The European Central Bank said the yield curve may be less able to predict recessions because of the market distortions caused by massive central bank bond buying.
(Bloomberg) — The European Central Bank said the yield curve may be less able to predict recessions because of the market distortions caused by massive central bank bond buying.
The ECB, writing in its review of the July policy meeting, said central bank action has compressed the yield premium that investors demand to hold long-dated debt, which “could reduce the predictive content of the slope of the yield curve for economic growth.”
The comments tap into one of the hottest market debates in recent times, one that’s drawn views from the Federal Reserve and investors across Wall Street. Traditionally, an inverted yield curve, when short-term rates are higher than long-term ones, has been a clear sign of an impending recession.
But doubts are growing over whether it’s right this time, especially since the Treasury yield curve has been inverted for more than a year and many economists believe the US economy can keep expanding.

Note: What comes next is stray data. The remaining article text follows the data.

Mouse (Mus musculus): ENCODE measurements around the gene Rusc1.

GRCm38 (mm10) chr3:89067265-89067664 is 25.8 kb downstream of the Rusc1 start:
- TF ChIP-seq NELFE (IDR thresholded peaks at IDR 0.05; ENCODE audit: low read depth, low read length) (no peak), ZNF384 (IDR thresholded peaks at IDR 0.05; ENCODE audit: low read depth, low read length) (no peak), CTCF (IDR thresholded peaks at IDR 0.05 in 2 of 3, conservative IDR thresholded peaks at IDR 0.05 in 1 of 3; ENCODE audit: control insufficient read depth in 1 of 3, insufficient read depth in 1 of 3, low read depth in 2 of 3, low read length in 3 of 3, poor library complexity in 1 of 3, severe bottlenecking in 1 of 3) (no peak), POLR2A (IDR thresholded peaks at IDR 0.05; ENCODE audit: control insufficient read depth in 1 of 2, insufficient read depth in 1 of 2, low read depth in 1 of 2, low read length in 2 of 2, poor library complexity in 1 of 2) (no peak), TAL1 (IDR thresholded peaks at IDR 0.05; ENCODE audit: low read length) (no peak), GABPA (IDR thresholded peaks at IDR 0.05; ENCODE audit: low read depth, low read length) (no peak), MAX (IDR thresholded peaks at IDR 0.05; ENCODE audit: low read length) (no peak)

Read more: What an Inverted Yield Curve Means for Recession Odds
The ECB said in the statement, published on Thursday, that an inversion in euro-area yields “had reignited recession concerns among market participants.”
In Germany, the yield curve between the two and 10-year tenors is currently inverted by around 50 basis points. In July, it was about 80 points, the deepest inversion since 1992. While Europe’s largest economy exited a winter recession in the second quarter, growth is largely expected to be stagnant going forward.
Chair Jerome Powell said last year that it’s “hard to have some economic theory” on why an inversion between two- and 10-year Treasury yields should predict a recession, though he added that he does closely watch moves at the shorter end of the curve.
Others have also called the metric’s significance into question over recent months. Ed Yardeni, an economist who’s been covering the market since the 1970s, has proposed that the US curve inversion is signaling the slowdown in inflation that typically accompanies a recession, but not the actual recession itself.
(Updates with additional context throughout.)
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